• Other stressors on recreation and aesthetic experiences include poor air and water quality; haze can reduce visibility in natural areas such as the Grand Canyon6 and poor water quality can reduce aesthetics and potentially preclude some forms of recreation in affected areas. Local urban parks can be affected by over-use, the presence of crime, and the presence of garbage.

​Health impacts and benefits

  • Various outdoor areas, such as parks, forests, wetlands, and urban green spaces, can have significant cultural value and provide opportunities for people to enjoy nature and recreate in green settings.
  • In urban areas, people who live close to green spaces may visit them more frequently. Healthy ecosystems and aesthetically pleasing outdoor environments encourage people to spend more time outdoors, often participating in physical activity. 
  • Spending time in green environments, especially participating in physical activity while in these environments, can lead to better overall health and wellness by reducing stress and blood pressure, among other benefits.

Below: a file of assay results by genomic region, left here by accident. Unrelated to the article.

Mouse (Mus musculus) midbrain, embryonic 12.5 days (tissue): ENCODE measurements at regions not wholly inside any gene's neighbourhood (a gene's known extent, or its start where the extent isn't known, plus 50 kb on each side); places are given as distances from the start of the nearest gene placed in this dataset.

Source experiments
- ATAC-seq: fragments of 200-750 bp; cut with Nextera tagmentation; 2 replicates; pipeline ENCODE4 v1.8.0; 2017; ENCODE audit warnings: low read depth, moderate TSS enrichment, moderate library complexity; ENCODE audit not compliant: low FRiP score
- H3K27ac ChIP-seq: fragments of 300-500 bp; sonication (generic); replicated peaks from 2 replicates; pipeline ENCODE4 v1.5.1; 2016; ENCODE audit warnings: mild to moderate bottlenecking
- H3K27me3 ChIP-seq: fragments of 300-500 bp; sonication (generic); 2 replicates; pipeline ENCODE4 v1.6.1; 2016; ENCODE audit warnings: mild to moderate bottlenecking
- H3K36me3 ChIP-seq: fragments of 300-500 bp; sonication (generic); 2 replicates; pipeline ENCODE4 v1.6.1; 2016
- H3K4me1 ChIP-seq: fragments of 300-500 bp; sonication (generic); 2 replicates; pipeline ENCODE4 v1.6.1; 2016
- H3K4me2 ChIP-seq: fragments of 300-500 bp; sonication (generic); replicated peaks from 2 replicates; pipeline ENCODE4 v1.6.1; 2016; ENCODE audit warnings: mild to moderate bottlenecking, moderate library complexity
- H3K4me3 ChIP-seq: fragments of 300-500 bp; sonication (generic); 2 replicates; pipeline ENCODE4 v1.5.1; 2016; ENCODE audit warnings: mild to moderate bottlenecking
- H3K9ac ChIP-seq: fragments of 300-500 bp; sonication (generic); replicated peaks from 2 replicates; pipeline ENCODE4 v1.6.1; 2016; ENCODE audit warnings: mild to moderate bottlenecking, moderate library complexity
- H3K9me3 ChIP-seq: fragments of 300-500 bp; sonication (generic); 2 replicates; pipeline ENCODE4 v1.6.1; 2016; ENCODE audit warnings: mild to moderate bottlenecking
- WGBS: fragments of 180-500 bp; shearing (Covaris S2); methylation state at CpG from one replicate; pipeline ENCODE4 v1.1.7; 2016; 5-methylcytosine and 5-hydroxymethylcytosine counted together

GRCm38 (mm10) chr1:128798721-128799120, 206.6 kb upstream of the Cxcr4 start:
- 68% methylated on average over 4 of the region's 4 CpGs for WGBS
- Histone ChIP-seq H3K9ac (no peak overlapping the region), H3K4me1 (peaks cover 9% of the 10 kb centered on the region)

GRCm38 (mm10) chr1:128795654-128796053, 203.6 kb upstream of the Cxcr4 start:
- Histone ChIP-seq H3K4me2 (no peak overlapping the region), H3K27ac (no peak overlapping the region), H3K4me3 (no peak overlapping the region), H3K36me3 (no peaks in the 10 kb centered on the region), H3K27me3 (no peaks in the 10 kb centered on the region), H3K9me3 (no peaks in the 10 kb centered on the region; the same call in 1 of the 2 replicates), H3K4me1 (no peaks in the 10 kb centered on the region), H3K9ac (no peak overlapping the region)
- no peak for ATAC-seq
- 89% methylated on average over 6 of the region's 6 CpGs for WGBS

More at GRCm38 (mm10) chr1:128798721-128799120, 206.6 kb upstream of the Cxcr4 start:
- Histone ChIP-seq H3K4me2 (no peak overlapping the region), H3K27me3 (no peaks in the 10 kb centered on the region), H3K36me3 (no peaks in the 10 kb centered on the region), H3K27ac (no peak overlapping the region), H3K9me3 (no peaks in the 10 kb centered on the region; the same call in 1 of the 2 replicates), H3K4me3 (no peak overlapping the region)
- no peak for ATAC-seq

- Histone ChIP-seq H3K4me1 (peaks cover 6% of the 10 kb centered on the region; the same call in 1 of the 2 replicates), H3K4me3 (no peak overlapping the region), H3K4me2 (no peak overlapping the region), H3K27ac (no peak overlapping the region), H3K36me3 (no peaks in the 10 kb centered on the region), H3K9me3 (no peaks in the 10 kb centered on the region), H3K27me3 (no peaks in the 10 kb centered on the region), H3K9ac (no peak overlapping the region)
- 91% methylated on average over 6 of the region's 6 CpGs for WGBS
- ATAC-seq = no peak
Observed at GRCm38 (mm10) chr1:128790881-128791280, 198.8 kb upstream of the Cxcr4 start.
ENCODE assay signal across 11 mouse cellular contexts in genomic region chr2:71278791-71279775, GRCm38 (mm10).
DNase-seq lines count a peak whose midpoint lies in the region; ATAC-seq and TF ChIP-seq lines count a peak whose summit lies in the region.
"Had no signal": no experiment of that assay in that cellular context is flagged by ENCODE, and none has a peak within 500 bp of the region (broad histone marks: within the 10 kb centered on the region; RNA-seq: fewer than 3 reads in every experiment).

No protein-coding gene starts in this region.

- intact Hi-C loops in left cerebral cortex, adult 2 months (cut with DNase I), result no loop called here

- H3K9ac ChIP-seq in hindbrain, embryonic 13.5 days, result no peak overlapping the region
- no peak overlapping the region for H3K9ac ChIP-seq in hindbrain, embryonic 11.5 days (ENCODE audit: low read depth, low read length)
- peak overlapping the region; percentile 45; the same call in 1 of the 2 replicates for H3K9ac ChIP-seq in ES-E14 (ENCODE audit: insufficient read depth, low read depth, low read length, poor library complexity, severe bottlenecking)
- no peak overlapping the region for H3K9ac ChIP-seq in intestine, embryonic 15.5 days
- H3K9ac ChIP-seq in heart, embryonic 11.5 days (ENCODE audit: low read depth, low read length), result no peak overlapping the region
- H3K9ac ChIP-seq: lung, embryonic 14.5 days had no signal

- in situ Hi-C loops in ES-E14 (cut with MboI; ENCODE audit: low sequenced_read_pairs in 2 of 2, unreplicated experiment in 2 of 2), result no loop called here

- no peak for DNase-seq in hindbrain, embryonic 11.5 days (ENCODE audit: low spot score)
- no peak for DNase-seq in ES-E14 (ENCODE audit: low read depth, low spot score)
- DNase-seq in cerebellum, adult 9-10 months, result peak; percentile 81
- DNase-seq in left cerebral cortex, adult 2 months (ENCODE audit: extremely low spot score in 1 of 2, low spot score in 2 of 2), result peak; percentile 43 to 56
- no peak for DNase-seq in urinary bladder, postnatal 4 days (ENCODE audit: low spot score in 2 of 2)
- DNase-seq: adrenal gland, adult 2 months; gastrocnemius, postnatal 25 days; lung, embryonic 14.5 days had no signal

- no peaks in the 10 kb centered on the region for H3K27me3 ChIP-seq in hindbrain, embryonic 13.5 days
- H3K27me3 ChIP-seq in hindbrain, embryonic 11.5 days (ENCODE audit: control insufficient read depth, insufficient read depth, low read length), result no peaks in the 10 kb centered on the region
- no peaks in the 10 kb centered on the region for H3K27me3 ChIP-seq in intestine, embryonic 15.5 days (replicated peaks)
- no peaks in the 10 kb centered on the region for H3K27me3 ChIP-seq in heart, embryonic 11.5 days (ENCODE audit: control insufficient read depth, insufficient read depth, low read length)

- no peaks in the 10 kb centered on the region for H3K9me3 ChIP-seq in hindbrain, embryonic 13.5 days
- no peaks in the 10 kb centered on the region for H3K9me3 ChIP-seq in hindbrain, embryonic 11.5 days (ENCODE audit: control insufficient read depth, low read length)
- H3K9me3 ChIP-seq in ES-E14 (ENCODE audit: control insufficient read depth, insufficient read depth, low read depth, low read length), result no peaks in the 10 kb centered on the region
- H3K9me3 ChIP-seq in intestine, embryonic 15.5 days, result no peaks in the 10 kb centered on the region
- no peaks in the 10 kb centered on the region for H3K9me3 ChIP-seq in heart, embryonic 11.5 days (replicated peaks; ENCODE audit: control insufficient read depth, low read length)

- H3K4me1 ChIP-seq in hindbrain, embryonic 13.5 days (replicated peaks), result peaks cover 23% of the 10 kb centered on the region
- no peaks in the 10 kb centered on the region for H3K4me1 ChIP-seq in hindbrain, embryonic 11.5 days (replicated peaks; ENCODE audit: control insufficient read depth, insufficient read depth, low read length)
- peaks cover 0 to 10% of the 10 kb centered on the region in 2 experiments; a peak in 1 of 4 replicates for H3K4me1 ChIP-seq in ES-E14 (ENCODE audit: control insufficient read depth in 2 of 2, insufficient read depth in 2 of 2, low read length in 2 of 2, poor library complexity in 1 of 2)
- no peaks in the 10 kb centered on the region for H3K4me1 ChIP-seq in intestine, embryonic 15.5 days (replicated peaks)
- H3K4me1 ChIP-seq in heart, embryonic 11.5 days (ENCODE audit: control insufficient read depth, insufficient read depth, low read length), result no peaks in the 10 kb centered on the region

• Evidence also suggests an increase in self-esteem following green exercise and a greater ability to focus attention. For example, children with ADHD function 10% better after physical activities in green settings, when compared to activities indoors and activities in the built outdoor environment9.
  • Although difficult to quantify, feelings of a sense of place and pride in local communities from outdoor green spaces contribute to an area's overall livability.
  • Wetlands are important recreation destinations for activities such as birding and have significant historical, scientific, and cultural values7. They also have a wide variety of plant and animal life, which draw people who want to hunt, fish, and recreate in these areas.